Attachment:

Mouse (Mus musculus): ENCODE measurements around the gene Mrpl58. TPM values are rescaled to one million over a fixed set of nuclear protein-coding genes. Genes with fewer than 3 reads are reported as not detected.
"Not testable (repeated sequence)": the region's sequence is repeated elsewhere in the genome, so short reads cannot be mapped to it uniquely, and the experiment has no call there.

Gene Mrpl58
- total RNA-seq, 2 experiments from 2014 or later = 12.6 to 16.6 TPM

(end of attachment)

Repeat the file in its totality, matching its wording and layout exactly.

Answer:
Mouse (Mus musculus): ENCODE measurements around the gene Mrpl58. TPM values are rescaled to one million over a fixed set of nuclear protein-coding genes. Genes with fewer than 3 reads are reported as not detected.
"Not testable (repeated sequence)": the region's sequence is repeated elsewhere in the genome, so short reads cannot be mapped to it uniquely, and the experiment has no call there.

Gene Mrpl58
- total RNA-seq, 2 experiments from 2014 or later = 12.6 to 16.6 TPM